Looking Back at It (My College Degree)

As the school year comes to a close, seniors say goodbye, flowers start to bloom, and your redneck relatives once again question what the hell a liberal arts degree from Colorado College even is. You calmly explain that CC is an elite institution, with a unique block plan, and let’s not forget that we are ranked No. 1 in innovation. Yet, none of this truly explains the academic and life lessons learned in this odd little bubble. So, what do four years of Colorado College really sum up to?

First of all, let’s just say it: Colorado College is, in fact, a weird place. The highest concentration of the one-percent socioeconomic class of any school, with granola-chic fashion, all functioning under the schedule of the Block Plan, has made this one of the most peculiar institutions in the country. As it was once explained to me, “CC is the only place where you’ll meet someone that does not own shoes but owns four pairs of skis.” Also, what the hell is the Block Plan? I have now taken 32 blocks and I am still not entirely sure how to accurately describe it. How do you explain something that is substantially easier but also simultaneously much more difficult than an average college schedule?

Well, as we have seen from the last paragraph, CC has definitely taught me how to be cynical. These past four years have also taught me to be critical and articulate when formulating an opinion. Did I get into an argument with a random man in a bar about the Rwandan genocide? I sure did! Why you might ask? If I have learned anything from CC, it is that anything can be argued and questioned, even if it’s objectively correct. Also, he was mansplaining, and that is always a valid reason to start any debate.

Colorado College also taught me the great lengths to which 24 hours can be stretched. In the real world, a day is a day, and you accomplish as much as you can and then head to sleep. On the Block Plan, if you don’t fit at least four days into one then, honestly, you need to step it up. Twenty-four hours can be equivalent to three full days if you have enough caffeine to bring you up, and some Genesee to bring you down.

In the more literal sense, CC has managed to teach me multiple, lasting life lessons. These lessons include: men are the worst – always – bitches love being bitches, you can always blame things on the altitude, and you should admire Pikes Peak every day. I will now address these lessons one by one. So, with the first, you may ask: why are men the worst? If you happen to take any block with an outspoken white boy, you will then understand. I would say every time someone is interrupted by an OWB, I lose about 15 minutes off my life. By the way, most of the time, you aren’t being a devil’s advocate, and you are just being racist, classist, sexist, transphobic, and/or ignorant!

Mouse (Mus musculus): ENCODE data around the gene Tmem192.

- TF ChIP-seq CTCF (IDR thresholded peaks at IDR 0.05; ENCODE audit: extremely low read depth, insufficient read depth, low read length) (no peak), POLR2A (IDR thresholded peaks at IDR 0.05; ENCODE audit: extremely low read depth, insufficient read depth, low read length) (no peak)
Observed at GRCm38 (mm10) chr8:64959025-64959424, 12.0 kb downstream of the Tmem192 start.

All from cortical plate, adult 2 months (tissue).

Next up, why are bitches bitches? In this patriarchal hierarchy that we live in, women were taught to tear other women down in an effort by the male population to keep us inferior. So, *** that, and please be nice to the ladies around you. The community environment that CC has instilled within shows us just how effective we can all be when we band together. 

Now, with the altitude, we are literally over a mile above sea level, therefore I have been continuously out of breath and thirsty for four years now, and that’s a pretty simple scapegoat. When in doubt, blame it on the 6,045’, no matter the issue at hand, young Tigers.

Last, but not least, why Pikes? It’s America’s goddamn mountain­ — that’s why, and we just happen to live in full view of her majesty, so bow down.

In fear of the administration not letting me walk at graduation for this terribly cynical article, let me genuinely say that the true purpose of a liberal arts education on the Block Plan is to teach us how to think ­— not just to evaluate and make decisions, but to genuinely look around where we are and question all there is. You may not remember a single thing from that class on Nietzsche you took sophomore year, but the way your brain has been shaped to critically view the world around you is something that can only be taught; and for that, I am thankful for this incredible education. It’s been a wild ride, and just remember that no matter how hard it gets, you can always *T-Pain Voice* blame it on the a-a-a-a-altitude. 

 

Josie Kritter

Josie Kritter

Josie, class of 2019, is a political science major from Culpeper, Va. She writes for the news and opinion sections of The Catalyst. In her free time, she enjoys hiking, reading, and scuba diving (which is unfortunately almost impossible in Colorado).
Josie Kritter

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